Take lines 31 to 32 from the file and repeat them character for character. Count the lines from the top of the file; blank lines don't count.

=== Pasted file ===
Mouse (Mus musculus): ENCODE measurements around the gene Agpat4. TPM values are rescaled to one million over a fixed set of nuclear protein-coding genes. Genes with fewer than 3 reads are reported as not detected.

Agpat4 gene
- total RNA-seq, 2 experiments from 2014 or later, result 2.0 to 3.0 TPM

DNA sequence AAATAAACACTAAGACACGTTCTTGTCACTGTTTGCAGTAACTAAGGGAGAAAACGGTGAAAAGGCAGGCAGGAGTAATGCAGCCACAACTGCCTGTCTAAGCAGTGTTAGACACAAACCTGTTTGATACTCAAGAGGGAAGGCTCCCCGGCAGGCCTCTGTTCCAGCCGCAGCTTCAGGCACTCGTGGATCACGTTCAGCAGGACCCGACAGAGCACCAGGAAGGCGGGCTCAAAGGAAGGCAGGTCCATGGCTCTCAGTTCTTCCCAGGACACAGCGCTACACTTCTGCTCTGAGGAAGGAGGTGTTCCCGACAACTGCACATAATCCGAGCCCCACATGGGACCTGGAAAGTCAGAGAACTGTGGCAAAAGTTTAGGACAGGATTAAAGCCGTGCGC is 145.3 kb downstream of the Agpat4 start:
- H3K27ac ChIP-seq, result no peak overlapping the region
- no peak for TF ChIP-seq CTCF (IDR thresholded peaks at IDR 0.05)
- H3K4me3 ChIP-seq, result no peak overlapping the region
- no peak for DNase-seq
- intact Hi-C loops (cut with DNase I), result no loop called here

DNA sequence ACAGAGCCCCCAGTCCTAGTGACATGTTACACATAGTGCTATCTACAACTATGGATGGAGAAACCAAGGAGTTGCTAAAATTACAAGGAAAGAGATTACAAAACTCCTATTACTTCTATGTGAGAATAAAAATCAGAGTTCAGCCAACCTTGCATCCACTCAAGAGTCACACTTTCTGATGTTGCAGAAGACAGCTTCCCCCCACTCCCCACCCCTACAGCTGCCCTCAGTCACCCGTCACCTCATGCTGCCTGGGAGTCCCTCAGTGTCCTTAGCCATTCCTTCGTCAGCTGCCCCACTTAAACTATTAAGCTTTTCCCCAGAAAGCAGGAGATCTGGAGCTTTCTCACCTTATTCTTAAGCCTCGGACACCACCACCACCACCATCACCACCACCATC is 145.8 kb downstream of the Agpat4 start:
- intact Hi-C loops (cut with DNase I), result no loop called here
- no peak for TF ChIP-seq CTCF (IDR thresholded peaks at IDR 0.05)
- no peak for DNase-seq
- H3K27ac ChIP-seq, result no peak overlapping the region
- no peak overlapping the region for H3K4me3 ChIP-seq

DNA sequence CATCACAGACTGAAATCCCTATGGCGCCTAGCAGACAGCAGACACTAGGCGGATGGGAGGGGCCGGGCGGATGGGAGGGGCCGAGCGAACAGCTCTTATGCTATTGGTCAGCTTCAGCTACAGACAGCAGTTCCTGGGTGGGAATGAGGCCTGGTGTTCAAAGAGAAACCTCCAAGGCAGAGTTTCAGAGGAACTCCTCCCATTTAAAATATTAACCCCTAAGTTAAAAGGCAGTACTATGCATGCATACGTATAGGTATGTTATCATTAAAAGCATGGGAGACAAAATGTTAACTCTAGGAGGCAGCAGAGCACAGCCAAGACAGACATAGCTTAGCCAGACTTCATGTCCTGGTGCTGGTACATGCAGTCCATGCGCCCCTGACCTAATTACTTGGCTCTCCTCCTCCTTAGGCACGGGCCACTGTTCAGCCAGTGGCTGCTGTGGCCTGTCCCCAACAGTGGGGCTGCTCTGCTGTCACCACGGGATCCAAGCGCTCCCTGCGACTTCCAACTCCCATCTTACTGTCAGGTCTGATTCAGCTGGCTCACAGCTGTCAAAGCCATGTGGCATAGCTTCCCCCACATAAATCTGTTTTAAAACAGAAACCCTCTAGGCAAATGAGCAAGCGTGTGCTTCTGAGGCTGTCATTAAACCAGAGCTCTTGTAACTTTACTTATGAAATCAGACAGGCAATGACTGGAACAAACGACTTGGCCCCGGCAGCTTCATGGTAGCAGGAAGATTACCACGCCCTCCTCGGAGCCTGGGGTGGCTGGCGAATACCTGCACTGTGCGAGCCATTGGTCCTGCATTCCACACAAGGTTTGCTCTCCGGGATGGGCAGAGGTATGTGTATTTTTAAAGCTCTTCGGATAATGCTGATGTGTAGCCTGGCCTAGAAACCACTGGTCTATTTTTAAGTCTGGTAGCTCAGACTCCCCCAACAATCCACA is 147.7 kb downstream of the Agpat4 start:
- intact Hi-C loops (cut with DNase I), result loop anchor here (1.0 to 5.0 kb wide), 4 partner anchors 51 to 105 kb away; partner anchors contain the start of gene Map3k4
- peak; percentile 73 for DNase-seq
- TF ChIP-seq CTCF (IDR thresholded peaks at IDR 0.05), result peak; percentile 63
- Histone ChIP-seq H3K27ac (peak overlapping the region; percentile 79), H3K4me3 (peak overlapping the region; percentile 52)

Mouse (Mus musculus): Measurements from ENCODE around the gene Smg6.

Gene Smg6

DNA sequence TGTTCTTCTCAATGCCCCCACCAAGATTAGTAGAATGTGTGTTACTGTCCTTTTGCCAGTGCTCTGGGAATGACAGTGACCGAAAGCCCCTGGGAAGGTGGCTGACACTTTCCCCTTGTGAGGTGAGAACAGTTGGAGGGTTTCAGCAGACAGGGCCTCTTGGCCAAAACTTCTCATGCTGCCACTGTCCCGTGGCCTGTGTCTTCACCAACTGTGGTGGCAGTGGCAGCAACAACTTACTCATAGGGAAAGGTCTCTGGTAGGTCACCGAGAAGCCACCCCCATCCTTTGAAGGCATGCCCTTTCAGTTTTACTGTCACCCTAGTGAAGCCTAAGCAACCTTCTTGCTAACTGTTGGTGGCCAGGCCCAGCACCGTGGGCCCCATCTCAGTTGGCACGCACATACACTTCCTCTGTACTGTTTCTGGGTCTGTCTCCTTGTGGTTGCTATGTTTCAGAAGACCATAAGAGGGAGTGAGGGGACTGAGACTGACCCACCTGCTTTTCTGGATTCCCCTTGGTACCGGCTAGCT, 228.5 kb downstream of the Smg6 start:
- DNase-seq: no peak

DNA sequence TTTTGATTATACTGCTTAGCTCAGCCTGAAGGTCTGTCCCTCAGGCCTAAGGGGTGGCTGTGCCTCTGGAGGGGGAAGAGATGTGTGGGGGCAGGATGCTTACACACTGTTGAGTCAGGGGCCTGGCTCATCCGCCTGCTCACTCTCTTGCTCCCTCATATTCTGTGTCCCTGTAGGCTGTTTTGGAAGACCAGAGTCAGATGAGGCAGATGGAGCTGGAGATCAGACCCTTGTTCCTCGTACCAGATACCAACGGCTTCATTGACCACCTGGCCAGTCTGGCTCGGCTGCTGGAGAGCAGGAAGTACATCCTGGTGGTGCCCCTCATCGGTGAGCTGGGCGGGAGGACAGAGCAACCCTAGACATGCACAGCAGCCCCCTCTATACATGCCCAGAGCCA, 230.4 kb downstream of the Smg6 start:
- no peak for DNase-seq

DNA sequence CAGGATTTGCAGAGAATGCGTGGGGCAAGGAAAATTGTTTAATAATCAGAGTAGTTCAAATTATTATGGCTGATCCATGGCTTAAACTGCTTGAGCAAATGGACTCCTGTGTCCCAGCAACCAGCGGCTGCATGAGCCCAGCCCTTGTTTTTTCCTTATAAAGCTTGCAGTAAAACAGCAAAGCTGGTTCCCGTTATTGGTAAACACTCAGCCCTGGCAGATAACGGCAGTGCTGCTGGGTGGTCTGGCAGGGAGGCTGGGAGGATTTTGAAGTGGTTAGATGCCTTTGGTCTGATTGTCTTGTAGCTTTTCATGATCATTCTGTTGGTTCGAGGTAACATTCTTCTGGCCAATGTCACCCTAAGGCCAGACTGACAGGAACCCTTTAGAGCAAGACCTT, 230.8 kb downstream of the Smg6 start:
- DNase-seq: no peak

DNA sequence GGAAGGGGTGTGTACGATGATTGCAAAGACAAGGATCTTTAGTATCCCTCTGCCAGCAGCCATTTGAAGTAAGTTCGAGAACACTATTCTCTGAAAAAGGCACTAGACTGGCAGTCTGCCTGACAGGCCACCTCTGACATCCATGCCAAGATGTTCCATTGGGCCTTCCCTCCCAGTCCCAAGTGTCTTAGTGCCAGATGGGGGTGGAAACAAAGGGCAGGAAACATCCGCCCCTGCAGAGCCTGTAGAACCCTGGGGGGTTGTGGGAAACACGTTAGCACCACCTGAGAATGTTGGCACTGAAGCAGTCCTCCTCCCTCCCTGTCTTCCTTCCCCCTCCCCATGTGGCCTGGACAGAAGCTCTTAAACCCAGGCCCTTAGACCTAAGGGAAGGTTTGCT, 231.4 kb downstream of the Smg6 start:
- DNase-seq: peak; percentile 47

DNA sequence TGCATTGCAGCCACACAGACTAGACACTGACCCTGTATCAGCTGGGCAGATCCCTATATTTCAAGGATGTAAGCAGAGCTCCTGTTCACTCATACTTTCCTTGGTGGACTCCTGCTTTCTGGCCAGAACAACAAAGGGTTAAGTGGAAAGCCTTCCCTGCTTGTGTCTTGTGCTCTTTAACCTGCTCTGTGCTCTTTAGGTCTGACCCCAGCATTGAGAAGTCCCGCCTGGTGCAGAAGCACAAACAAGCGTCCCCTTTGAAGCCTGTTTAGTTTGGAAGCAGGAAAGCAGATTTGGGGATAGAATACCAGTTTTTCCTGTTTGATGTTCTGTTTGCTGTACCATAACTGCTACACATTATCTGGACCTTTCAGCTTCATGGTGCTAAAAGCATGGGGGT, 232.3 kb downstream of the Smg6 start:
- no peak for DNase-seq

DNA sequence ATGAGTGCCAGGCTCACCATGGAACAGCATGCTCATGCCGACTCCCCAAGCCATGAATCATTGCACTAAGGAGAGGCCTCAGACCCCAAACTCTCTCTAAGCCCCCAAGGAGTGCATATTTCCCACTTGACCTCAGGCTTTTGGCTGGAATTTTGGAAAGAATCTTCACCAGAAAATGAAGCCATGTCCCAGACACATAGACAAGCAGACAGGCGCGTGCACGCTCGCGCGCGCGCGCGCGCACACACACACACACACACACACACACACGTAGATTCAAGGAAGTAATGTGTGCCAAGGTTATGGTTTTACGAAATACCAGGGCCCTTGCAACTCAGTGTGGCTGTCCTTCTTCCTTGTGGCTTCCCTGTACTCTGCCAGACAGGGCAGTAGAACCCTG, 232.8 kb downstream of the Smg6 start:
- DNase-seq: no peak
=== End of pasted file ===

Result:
DNA sequence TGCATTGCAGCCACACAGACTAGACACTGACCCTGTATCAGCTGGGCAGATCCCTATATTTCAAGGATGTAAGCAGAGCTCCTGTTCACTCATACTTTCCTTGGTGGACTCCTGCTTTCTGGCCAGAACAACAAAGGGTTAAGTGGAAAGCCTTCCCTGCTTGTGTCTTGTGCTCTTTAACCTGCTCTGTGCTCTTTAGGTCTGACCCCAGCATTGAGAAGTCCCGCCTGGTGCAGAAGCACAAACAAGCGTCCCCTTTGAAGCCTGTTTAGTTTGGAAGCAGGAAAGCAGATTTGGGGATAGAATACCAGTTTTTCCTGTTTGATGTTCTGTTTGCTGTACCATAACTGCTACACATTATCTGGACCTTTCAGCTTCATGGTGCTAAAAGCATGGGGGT, 232.3 kb downstream of the Smg6 start:
- no peak for DNase-seq